Juuso Riikola

NHL Training Camp News: Crosby skates; Toews reportedly voted against Return to Play

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The 10th day of NHL training camp news includes an update on Sidney Crosby, an interesting report regarding Jonathan Toews‘ view of the Return to Play, and much more.

Crosby headlines good NHL training camp news for Penguins

Rank the Pittsburgh Penguins among the teams that enjoyed the best news among NHL teams in training camps on Wednesday.

The biggest involves their biggest star. Sidney Crosby missed a few practices since leaving a Saturday scrimmage, but he was back on the ice on Wednesday. If there’s one bit that dampers that news, it’s that Crosby skated before Penguins practice, rather than with teammates. So we’ll see if Crosby suffers any setbacks.

Crosby grabs the headlines, but the Penguins also saw Patric Hornqvist and Juuso Riikola in action.

Penguins head coach Mike Sullivan gushed about Hornqvist upon his return to the fold.

“The bounce in our step is different when he’s on the ice with us and he’s on the bench with us or in the locker room,” Sullivan said.

[2020 Stanley Cup Qualifiers scheduleHow to watch on NBCSN, NBC, and USA Network]

Flyers’ Hart, Avs’ Makar and other NHL training camp news updates

Along with Crosby getting back in action, the biggest NHL training camp news was that David Pastrnak may not practice with the Bruins until the team reaches Toronto. There were plenty of other interesting returns and absences from NHL training camps on Wednesday, though:

  • Like Crosby, Steven Stamkos got some skating in, but not with his Lightning teammates. Stamkos is reportedly dealing with a lower-body injury.
  • After leaving a Tuesday scrimmage, Carter Hart missed Flyers’ practice on Wednesday as well. The most comforting thought is probably that Hart has some time to heal up, as the Flyers merely battle for seeding in the Round Robin portion of the 2020 Stanley Cup Qualifiers.
  • The bad news is that Max Pacioretty missed a second straight Golden Knights practice. The good news is that Peter DeBoer said it’s just a minor issue.

“I told you guys a couple of days ago [it wasn’t a positive COVID-19 test], and it still isn’t that,” DeBoer said, via NHL.com’s Danny Webster. “He’s dealing with a minor issue. I anticipate he’ll be on the ice with us here before we leave for Edmonton (on Sunday).”

So … it at least seems like COVID-19 isn’t Pacioretty’s issue. (It feels safest to caveat almost everything right now, though.)

In other Golden Knights news, we have a “best shape of his life” sighting! Kinda feels cozy to enjoy a training camp trope in July.

  • Cale Makar missed weekend scrimmages, and also Wednesday’s action for the Avalanche. Here’s hoping it’s just a minor issue.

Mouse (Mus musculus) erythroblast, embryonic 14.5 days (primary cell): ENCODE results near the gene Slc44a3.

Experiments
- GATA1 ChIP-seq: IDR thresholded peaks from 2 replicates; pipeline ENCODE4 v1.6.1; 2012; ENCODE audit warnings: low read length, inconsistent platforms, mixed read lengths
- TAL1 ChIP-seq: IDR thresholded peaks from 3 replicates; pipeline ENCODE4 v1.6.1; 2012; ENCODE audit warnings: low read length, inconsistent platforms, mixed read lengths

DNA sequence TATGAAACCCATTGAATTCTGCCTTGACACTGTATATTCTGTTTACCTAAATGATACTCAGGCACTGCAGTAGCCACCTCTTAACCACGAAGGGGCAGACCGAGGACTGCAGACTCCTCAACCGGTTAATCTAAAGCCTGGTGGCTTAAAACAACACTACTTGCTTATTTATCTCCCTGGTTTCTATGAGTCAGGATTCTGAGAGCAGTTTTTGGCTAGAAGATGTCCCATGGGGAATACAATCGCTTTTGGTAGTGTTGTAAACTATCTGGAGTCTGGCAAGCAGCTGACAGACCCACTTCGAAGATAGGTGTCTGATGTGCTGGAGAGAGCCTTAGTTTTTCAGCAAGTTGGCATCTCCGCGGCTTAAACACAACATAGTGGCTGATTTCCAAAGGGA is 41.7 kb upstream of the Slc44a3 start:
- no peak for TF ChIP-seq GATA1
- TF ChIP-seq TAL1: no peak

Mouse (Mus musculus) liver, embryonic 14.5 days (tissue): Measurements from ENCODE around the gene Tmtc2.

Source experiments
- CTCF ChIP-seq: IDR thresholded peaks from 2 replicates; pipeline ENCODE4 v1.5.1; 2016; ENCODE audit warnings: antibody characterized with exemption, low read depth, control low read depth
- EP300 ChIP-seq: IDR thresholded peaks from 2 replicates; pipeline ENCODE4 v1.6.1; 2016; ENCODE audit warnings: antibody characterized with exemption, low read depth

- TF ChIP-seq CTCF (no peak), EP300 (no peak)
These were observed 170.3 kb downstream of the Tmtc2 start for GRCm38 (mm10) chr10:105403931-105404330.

• The NHL overturned recent decisions to let prospects like Alexander Romanov skate with the Canadiens, and Ilya Sorokin to participate with the Islanders.
  • Panthers defenseman Aaron Ekblad is another player filed under “unfit to play.” George Richards reports that Joel Quenneville isn’t too concerned about Ekblad, who may practice on Friday.
  • The Oilers are taking defensive prospect Philip Broberg to the playoff bubble. Could he end up making a big difference for the Oilers? He seems to be making an impression, at least.

This list isn’t comprehensive, so hit Rotoworld’s NHL News section for even more.

Report: Blackhawks’ Toews voted against NHL Return to Play

Blackhawks center Jonathan Toews frequently comes as one of the league’s most thoughtful players. You could see that, for example, when Toews shared his thoughts on protests following George Floyd’s death.

So maybe it shouldn’t be surprising that Toews ranked as one of two NHLPA executive board members who voted against the NHL Return to Play, according to Sportsnet’s Elliotte Friedman.

“I have been told by many, many, many players that one of the most vocal players during the process of coming back to play was Jonathan Toews, that he asked a lot of questions,” Friedman said during his “31 Thoughts” podcast. “And other players really defended him. They said he was great, he asked relevant questions, he challenged whether or not this was really safe to play.”

(Friedman reports that Jordan Martinook represented the other vote against the NHL Return to Play plan on behalf of the Hurricanes.)

Toews has missed some training camp time for the Blackhawks, for whatever that’s worth.

James O’Brien is a writer for Pro Hockey Talk on NBC Sports. Drop him a line at phtblog@nbcsports.com or follow him on Twitter @cyclelikesedins.

What is the Penguins’ long-term outlook?

Pittsburgh Penguins
Getty